Review of Holum, Kenneth G. “Caesarea’s Temple Hill: The Archaeology of Sacred Space in an Ancient Mediterranean City.”

Holum, Kenneth G. “Caesarea’s Temple Hill: The Archaeology of Sacred Space in an Ancient Mediterranean City.” Near Eastern Archaeology 67, no. 4 (December 2004): 184-99.
[Rome/Sacred Space/Architecture/Design]

Kenneth Holum directed an international team of excavators at Caesarea Maritima on the coast of Israel for eleven seasons between 1989 and 2002. They discovered that Herod the Great built a Roman temple there concurrently with the construction of the Temple in Jerusalem. This article recounts what they learned about this building and the subsequent use of the site.

The Caesarean temple was dedicated to the Roman goddess Roma and to Augustus. It was on a ridge overlooking the harbor of Caesarea. Holum speaks of the place as “socially constituted” sacred space, as contrasted with a site such as Delphi in Greece where the natural setting gives to it a sacred aura. Thus, an important emphasis of the paper is to show what Herod’s engineers did to enhance the sacredness of the site. He mentions the following: 1) Its placement on the highest point in front of the harbor, 2) it sat on a large platform which, like the temple mount in Jerusalem, was first leveled, extended with retaining walls and fill, and elevated, 3) its rather monumental size, 4) its height (about 100 feet) which contributed to its visibility from the sea and surrounding territory, 5) it was built of local kurkar stone but covered with a thick layer of stucco with molded fluting on the columns, all of which imitated expensive marble, thus adding to its beauty and sacredness, 6) gates controlled entrance into the site. Excavators also found evidence of a large sacrificial altar, first down below by the harbor quay, but later moved to the temple platform.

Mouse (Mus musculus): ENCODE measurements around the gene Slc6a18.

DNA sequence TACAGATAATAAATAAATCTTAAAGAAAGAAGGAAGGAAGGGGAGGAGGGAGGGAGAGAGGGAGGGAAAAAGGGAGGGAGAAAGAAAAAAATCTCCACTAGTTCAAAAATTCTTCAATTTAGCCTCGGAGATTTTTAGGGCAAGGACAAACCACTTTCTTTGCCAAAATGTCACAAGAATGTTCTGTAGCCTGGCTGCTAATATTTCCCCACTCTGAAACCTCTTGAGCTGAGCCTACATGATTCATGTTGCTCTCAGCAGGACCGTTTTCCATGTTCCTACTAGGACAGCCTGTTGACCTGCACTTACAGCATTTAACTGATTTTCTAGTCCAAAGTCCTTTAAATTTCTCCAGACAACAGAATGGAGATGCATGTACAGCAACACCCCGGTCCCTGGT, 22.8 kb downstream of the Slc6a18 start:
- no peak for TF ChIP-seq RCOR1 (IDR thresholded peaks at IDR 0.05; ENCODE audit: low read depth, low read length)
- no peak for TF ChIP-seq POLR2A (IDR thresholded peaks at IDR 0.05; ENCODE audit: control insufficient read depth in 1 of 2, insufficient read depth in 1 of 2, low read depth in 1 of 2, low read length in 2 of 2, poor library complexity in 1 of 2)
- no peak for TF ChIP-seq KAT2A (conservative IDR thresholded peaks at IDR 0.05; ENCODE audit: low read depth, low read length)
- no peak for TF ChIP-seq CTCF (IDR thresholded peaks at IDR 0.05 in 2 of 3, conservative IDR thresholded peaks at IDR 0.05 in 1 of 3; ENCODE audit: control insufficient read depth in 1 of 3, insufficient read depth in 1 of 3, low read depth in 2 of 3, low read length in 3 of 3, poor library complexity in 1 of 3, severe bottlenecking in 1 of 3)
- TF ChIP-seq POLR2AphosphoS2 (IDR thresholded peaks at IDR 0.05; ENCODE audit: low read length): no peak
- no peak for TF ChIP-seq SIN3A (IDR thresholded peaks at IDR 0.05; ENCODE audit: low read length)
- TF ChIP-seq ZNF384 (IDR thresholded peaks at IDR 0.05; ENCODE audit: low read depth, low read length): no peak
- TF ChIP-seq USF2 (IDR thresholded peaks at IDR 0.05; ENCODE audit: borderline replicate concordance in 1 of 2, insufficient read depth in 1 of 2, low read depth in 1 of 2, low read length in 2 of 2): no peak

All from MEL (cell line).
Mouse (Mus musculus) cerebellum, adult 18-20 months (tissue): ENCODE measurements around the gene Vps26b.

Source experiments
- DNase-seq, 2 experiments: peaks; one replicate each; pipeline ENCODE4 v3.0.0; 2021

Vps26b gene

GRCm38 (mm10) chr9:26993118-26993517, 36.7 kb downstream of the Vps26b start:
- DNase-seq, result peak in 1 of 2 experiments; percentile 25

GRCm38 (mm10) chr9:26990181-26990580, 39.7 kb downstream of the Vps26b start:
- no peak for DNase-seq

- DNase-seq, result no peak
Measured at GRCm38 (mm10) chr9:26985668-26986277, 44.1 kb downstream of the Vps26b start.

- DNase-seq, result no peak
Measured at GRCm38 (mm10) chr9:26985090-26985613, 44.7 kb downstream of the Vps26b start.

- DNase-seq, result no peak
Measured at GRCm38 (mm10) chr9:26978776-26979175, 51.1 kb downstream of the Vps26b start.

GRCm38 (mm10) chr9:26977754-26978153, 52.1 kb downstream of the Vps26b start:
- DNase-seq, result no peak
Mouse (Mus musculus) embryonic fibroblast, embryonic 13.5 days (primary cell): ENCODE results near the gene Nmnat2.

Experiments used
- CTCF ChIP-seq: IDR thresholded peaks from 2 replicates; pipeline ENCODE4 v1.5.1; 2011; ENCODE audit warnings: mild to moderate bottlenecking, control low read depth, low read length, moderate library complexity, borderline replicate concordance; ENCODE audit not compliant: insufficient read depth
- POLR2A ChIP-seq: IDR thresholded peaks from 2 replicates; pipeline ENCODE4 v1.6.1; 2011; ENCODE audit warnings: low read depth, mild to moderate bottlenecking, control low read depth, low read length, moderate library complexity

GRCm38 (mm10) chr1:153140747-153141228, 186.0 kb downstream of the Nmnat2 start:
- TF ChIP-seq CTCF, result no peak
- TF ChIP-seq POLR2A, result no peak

The site continued in use for sacred purposes, but gradually became “desacralized.” They found evidence of destruction about AD 400, consistent with Constantine’s abolishment of pagan sacrifice and temples. However, the evidence did not suggest whether it was caused naturally by an earthquake or on purpose. Many of the materials of the temple were given secondary use in an “intermediate building” which burned, followed in AD 490 by a Christian octagonal “martyrion” which probably venerated a martyr, the most likely candidate Holum believes was St. Cornelius. It was built of expensive materials including considerable marble. This structure lasted only a decade or two when it was converted into a congregational church. The structure apparently served both purposes until the Muslim conquest in AD 640. In the Thirteenth Century the Crusaders occupied the site and further demolished underlying structures as they built their typical subterranean vaults. These in turn were destroyed by the Mamlukes about 1287. Thereafter, the site lost its sacred nature.

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